While the US Scouts have the benefit of living in a country with so many women’s rights so well established, many Girl Guides face more difficult conflicts as they learn to use their voice. In Liberia they fight for the educational rights of girls and against child marriage (Guardian 2017). In Pakistan girls are still fighting for their opinion to be heard and considered (Guardian 2017). The Girl Guides of Syria still operate and fight for women’s rights even now during the Syrian War. They even kept operating and taking a stand when the government banned all youth organizations in 1980. While they have been legally reinstated, they still face greater challenges in terms of finding campsites, members, and safety.
The fact that Girl Scouts and Girl Guides across the globe are experiencing conflict within their cultures by using their own voices is important. It’s a sure sign that WAGGGS is accomplishing its mission of empowering young girls to address the concerns in their communities and countries and ultimately globally as one huge organization. While each scout may fight on a local level based on the difficulties affecting their community, much of these problems are worldwide issues. Girl Guides and Scouts everywhere make it their mission to respect the diversity that comes from meeting someone new and learn what challenges they may face. There are built in programs designed to allow cross-cultural meeting and maintaining the uniqueness of each place and people. WAGGGS has existed for more than 100 years by empowering girls to use their voice and make connections across the world. Individually each chapter makes a difference in their community, together we make a worldwide difference.
“16th Girl Scouts of Korea International Camp.” Sunstar Philippines, August 25, 2017. https://www.sunstar.com.ph/article/160565.
“Advocacy.” Girl Guides Ballarat, March 15, 2019. https://girlguidesballarat.org.au/resources/girl-guide-badges/badge-syllabus-ideas/advocacy-create-a-challenge/
Baklinski, Pete. “Former Girl Scouts Leader Finds Organization’s ‘Money Trail’ to Abortion.” LifeSite, February 7, 2017. https://www.lifesitenews.com/news/watch-girl-scouts-mom-finds-organizations-money-trail-to-abortion.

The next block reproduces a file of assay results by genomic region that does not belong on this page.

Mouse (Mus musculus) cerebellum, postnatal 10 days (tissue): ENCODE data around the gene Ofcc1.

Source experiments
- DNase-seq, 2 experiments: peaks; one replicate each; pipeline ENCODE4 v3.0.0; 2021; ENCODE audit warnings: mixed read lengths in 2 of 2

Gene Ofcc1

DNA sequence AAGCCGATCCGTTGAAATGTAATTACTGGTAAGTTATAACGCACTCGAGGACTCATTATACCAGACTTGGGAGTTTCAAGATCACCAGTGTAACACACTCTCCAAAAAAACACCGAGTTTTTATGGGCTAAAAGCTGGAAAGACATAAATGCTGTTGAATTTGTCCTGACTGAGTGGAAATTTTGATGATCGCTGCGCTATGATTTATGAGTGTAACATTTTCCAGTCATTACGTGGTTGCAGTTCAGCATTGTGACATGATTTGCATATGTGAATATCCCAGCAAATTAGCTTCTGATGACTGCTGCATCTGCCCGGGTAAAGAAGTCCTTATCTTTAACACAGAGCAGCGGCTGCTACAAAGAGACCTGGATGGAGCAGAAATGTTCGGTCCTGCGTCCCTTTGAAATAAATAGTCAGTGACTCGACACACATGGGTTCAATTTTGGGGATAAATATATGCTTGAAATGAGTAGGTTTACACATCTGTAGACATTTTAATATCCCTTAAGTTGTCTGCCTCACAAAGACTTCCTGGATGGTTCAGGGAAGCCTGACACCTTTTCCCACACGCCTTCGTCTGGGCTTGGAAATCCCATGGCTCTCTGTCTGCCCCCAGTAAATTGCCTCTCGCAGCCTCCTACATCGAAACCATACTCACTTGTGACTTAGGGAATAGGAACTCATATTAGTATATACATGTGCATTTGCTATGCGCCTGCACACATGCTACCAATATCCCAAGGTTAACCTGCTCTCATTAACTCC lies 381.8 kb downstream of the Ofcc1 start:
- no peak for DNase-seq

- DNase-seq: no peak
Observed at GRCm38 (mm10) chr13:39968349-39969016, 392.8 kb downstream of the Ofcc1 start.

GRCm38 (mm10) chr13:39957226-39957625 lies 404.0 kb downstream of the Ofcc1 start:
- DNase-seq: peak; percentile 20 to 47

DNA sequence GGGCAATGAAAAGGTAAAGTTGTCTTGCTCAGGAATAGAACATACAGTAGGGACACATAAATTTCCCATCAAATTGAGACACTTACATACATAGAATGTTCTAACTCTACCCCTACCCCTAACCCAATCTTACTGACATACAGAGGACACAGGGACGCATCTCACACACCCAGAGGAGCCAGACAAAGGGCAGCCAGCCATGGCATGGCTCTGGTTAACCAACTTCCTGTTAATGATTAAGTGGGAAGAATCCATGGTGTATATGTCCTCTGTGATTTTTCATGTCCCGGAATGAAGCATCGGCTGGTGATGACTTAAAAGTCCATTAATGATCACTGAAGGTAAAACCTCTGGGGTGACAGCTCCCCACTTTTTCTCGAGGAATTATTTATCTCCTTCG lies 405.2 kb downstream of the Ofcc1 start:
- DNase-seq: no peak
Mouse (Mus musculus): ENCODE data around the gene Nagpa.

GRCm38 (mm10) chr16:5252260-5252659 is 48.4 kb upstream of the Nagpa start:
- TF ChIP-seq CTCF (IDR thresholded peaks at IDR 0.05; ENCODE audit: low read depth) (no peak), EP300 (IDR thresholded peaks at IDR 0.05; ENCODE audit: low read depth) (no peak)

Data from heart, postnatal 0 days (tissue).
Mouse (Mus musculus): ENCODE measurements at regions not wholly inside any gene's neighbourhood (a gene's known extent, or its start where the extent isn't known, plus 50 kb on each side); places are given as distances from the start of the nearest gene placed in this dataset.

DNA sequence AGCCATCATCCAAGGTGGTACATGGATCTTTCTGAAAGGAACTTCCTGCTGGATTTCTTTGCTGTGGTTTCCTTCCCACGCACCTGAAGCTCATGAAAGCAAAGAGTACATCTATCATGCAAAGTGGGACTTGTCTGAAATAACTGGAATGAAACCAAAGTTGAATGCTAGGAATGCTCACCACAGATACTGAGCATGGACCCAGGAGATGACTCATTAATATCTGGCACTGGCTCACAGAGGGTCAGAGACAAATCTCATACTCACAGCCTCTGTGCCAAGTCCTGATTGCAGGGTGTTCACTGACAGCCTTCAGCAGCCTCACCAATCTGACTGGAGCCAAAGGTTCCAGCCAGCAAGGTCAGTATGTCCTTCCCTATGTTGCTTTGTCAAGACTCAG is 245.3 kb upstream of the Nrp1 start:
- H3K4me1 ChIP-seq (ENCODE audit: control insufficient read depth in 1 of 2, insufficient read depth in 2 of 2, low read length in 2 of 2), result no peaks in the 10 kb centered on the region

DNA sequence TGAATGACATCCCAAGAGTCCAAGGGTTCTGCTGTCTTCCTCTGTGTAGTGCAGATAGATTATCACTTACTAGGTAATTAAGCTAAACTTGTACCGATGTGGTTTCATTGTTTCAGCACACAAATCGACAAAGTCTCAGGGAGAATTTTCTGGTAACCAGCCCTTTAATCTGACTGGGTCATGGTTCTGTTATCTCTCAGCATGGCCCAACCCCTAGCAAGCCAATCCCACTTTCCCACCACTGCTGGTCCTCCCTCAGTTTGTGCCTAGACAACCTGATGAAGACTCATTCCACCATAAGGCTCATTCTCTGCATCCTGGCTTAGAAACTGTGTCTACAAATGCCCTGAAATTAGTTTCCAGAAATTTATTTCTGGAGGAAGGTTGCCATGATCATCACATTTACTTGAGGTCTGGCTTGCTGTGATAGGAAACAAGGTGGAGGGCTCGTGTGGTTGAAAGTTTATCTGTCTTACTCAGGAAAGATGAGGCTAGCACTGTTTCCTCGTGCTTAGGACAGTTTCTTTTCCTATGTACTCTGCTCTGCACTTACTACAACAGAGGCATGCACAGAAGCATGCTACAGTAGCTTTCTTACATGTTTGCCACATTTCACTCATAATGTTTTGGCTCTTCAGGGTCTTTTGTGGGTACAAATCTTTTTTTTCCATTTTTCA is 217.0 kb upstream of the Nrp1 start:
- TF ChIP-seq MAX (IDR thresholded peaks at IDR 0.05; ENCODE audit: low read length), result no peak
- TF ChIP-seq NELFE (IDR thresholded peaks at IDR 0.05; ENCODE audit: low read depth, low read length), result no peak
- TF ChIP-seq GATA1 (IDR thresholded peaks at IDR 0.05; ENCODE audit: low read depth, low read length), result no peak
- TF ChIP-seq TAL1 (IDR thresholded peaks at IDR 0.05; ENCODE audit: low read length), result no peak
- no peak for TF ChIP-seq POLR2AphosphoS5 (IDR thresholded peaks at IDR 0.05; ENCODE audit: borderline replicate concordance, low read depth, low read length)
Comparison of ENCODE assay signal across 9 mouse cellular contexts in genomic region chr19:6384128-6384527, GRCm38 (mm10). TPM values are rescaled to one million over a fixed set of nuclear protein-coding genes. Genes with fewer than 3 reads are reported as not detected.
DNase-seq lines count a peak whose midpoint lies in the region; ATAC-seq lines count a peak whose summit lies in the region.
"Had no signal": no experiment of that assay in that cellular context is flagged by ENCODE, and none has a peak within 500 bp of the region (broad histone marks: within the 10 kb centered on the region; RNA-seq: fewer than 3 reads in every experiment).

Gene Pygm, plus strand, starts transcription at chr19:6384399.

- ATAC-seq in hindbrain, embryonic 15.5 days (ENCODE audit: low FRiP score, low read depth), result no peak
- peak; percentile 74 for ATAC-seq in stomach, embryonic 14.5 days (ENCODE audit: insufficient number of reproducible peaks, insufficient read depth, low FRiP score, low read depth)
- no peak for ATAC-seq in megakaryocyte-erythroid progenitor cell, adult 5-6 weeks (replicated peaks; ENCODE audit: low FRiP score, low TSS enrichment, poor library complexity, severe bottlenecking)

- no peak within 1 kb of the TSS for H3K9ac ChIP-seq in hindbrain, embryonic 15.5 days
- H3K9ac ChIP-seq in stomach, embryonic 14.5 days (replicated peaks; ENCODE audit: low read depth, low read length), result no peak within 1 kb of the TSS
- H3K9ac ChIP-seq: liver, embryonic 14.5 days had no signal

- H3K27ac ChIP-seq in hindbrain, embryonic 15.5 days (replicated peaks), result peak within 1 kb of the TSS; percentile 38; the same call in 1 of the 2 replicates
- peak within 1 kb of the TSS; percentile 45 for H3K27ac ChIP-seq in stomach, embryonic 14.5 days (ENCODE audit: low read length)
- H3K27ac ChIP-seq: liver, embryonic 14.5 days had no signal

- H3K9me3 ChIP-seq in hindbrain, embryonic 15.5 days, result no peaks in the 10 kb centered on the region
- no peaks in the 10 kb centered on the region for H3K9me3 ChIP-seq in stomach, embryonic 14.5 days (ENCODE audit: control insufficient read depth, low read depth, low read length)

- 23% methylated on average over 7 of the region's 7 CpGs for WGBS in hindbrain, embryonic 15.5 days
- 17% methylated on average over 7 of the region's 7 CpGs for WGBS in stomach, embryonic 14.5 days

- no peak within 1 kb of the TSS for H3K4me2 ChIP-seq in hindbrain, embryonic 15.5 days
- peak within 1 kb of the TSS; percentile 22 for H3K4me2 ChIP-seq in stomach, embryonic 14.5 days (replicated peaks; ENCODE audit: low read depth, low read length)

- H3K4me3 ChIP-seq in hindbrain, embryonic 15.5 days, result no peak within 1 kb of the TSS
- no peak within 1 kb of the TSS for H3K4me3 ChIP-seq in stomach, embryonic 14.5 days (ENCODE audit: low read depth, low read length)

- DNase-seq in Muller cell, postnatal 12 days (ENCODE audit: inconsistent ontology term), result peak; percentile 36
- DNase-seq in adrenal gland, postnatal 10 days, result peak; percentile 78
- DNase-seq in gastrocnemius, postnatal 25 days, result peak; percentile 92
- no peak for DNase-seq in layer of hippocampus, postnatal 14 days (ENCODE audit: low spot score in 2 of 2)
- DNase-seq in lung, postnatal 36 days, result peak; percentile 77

Eggert, Nalina. “The World’s Least Likely Girl Guides.” BBC News, September 19, 2017. https://www.bbc.com/news/world-middle-east-41306292.
“Girl Badge Programs.” Girl Guides Australia. Accessed December 11, 2019. https://www.girlguides.org.au/programs/girl-recognition/girl-badge-programs/.
“’It Is Us Who Will Change the World’: Girl Guides Make Their Voices Heard.” The Guardian, March 2, 2017. https://www.theguardian.com/global-development-professionals-network/2017/mar/02/it-is-us-who-will-change-the-world-girl-guides-make-their-voices-heard.
Jenkins, Alex. “Girl Guides Visits British Airways i360 as Part of International Sussex by the Sea Celebration.” Brighton & Hove Independent, August 1, 2019. https://www.brightonandhoveindependent.co.uk/news/people/girl-guides-visits-british-airways-i360-as-part-of-international-sussex-by-the-sea-celebration-1-9019566
“Kusafiri World Centre.” Kusafiri World Centre. Kusafiri WAGGGS. Accessed December 10, 2019. https://duz92c7qaoni3.cloudfront.net/documents/LOW_RES_kusafiri_flier_jul2019_FINAL_ENG_.pdf.
Kymlicka, Will. “Multicultural Citizenship: A Liberal Theory of Minority Rights.” The Journal of Philosophy 93, no. 9 (1996): 480. https://doi.org/10.1093/0198290918.001.0001.
“Member Organisation – Kenya.” WAGGGS. Accessed December 11, 2019. https://www.wagggs.org/en/our-world/africa/member-organisations/kenya/.
“Morristown Girl Scouts Travel The Globe For World Thinking Day.” Morristown, NJ. March 5, 2018. https://patch.com/new-jersey/morristown/morristown-girl-scouts-travel-globe-world-thinking-day.
“Our History.” WAGGGS. Accessed December 11, 2019. https://www.wagggs.org/en/about-us/our-history/
“Public Policy Badge- Award and Badge Explorer – Girl Scouts.” Girl Scouts of the USA. Accessed December 11, 2019. https://www.girlscouts.org/en/our-program/badges/badge_explorer.html.
Schoenberg, Judy, Kimberlee Salmond, and Kamla Modi. “Girl Scouting Works: The Alumnae Impact Study.” Girl Scouting Works: The Alumnae Impact Study. Girl Scout Research Institute, 2012. https://www.girlscouts.org/content/dam/girlscouts-gsusa/forms-and-documents/about-girl-scouts/research/girl_scouting_works_the_alumnae_impact_study.pdf.
“Who We Are – Girl Scouts.” Girl Scouts of the USA. Accessed December 11, 2019. https://www.girlscouts.org/en/about-girl-scouts/who-we-are.html.
“World Thinking Day – Girl Scouts.” Girl Scouts of the USA. Accessed December 11, 2019. https://www.girlscouts.org/en/for-girls/think-globally/world-thinking-day.html.
Zavala, Julissa. “Local Girls Scouts Travel around the Country, World.” The Sentinel, August 31, 2019. https://hanfordsentinel.com/news/local/local-girls-scouts-travel-around-the-country-world/article_e8c5074d-d43f-5f54-a01d-576b094f97b7.html.